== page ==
8 Responses to “Obamacare & Me.”

  1. Sylvia Wyant says:

    Well what if ObamaCare actually works? We had to start somewhere in beating back the huge expense of health care in America, and the toll on our economy. Did you learn in your research that such things as women's preventative health care will be covered – such as mammography and pap smears – the basics of your annual exam? Did you also notice that just in case you have a preexisting condition you cannot be refused coverage? I have been without health insurance for the last 15 years because of preexisting conditions. Please write a well researched article on what we stand to gain through ObamaCare. As a member of the "press" you would be doing all of us a great service. There are plenty of nay-sayers out there. Living with the PAST lack of insurance options is no longer an option for millions of people.

  2. Gerry Ellen says:

    Thanks for your comment, Sylvia. I agree with you that we had to start somewhere. I always have faith in the system, even though it doesn't make a whole lot of sense sometimes. That was pretty much the basis for my blog here. I appreciate your feedback!

  3. nancy says:

    Well said.^^^

  4. Dora says:

    I live in a country where National Health Service exists. I´m greatful for it, I would pay more taxes in order to keep it. Public health care here in Portugal is great, even though a right wing government is working really hard to take it down and to "americanize" our health. You´re lucky you´re healthy, even though you do sometihing about it daily. That doesn´t mean you´re not lucky, because you are. My sister is diabetic tipe I and it´s not her fault, some diseases just occur. She´s healthy too, and has 2 healthy children. And she´s healthy because she´s treated in NHS, and her children – as my own – were born in public maternity. I could fight until I fall in defense of NHS, it saves lifes with prevention and assistance.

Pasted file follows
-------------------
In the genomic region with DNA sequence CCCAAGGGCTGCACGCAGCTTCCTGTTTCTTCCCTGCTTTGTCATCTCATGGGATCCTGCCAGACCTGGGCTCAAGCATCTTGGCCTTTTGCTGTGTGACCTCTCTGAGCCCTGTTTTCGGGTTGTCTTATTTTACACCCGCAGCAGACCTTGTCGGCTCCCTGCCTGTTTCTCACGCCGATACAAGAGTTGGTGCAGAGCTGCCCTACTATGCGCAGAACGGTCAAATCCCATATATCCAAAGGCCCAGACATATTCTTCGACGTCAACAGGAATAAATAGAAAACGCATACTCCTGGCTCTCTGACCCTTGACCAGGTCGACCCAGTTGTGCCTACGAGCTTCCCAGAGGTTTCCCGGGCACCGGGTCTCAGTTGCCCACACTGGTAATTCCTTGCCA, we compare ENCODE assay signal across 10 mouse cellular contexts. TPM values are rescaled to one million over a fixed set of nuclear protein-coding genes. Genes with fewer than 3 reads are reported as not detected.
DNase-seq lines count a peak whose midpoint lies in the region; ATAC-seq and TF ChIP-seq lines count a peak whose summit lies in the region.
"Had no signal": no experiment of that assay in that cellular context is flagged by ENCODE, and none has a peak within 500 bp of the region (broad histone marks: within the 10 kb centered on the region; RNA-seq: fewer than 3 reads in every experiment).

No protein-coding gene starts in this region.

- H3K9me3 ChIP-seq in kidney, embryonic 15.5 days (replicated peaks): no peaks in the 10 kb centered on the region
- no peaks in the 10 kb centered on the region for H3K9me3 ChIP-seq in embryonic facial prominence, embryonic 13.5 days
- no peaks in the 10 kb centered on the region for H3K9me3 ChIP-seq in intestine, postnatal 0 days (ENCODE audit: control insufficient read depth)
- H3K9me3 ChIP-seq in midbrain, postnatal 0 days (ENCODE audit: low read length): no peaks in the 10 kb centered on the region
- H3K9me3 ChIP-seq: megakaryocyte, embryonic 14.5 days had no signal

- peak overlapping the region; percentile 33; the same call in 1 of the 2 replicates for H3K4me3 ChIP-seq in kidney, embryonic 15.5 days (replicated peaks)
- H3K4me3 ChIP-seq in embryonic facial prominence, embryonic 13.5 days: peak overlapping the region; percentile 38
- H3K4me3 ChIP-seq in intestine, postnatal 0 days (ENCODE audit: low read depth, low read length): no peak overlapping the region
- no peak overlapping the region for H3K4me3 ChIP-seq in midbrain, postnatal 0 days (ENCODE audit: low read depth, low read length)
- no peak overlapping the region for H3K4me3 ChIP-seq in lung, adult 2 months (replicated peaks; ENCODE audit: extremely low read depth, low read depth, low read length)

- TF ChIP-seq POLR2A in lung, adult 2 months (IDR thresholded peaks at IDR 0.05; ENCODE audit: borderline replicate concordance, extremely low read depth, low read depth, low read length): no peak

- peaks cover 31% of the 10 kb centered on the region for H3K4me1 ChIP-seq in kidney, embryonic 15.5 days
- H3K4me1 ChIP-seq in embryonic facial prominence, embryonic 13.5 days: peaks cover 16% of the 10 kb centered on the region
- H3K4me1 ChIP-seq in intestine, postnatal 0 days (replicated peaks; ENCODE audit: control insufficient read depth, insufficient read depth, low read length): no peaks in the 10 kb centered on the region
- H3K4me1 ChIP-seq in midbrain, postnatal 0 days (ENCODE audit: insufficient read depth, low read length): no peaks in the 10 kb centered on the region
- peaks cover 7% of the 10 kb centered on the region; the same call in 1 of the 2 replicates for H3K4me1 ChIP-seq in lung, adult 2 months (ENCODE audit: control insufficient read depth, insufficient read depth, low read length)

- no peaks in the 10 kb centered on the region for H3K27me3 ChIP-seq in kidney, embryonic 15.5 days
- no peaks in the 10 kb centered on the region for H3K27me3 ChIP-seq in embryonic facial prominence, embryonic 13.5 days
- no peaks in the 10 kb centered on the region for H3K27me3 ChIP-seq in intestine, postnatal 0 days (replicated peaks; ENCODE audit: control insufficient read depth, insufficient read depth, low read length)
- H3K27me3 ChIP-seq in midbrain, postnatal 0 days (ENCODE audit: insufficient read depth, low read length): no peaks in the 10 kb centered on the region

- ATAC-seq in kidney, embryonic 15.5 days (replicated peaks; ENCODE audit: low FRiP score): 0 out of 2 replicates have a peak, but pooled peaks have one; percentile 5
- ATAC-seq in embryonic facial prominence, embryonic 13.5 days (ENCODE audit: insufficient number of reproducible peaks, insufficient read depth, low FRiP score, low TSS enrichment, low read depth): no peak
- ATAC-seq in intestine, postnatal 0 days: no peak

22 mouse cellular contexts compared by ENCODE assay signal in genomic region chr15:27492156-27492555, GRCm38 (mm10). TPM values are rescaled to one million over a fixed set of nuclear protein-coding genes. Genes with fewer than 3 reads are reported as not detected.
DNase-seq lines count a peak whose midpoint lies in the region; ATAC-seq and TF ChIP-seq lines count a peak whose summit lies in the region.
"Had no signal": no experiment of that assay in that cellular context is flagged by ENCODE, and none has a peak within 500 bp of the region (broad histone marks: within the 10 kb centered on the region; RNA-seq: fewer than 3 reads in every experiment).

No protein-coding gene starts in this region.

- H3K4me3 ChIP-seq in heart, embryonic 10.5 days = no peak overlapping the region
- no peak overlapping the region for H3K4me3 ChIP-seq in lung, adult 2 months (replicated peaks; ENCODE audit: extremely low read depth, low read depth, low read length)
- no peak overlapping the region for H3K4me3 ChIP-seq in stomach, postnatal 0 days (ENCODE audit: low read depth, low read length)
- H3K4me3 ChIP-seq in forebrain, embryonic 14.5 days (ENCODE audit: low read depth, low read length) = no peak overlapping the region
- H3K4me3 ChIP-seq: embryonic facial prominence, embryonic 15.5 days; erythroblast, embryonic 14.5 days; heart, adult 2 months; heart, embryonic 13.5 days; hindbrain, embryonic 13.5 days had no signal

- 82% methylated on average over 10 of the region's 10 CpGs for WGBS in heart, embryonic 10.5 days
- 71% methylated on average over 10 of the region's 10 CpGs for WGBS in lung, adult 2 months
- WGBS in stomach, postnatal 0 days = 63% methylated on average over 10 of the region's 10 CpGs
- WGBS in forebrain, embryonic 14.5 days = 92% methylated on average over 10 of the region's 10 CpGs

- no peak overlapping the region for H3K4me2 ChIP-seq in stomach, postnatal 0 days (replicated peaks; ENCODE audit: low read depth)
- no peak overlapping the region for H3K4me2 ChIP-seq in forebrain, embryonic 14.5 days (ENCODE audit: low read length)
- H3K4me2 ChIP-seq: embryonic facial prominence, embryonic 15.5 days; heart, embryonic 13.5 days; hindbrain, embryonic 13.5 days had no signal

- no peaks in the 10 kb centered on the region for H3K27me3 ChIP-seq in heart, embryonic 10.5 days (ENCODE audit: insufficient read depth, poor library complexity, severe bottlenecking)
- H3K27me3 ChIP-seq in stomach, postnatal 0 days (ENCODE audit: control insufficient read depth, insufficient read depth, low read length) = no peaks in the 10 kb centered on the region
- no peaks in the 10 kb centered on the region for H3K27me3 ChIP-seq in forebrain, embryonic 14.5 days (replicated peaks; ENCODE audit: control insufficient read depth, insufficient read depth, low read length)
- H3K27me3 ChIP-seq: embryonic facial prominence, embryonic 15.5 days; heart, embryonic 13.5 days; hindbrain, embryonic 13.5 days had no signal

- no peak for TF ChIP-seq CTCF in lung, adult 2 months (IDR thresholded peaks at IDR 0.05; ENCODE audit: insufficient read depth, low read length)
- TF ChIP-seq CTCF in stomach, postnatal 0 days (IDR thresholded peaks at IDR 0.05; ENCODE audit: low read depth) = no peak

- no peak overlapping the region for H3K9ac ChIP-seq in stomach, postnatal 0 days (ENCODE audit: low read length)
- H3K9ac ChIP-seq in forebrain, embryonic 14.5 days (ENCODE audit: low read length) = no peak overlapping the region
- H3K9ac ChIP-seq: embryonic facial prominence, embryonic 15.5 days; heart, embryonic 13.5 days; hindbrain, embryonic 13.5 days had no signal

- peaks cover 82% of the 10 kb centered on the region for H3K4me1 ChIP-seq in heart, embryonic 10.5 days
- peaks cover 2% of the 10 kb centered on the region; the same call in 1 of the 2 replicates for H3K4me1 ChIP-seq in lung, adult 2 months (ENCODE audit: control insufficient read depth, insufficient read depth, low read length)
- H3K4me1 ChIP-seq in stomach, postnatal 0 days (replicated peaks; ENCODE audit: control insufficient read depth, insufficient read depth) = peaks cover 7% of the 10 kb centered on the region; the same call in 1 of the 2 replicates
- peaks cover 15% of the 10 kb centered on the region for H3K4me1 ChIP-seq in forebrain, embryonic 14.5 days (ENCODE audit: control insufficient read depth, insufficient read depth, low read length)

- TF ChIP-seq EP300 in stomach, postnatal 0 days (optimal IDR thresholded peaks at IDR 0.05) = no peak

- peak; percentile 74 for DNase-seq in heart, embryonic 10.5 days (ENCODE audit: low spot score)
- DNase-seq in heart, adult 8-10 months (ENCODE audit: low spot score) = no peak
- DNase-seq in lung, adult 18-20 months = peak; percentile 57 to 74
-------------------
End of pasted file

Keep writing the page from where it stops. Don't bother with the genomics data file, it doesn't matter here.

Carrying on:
5. Gerry Ellen says:

    Thanks for your comment, Dora. I always admire other countries that have public health care. We could learn a thing or two from overseas' governments. Having NHS sounds like it certainly is saving lives. I appreciate your thoughts here.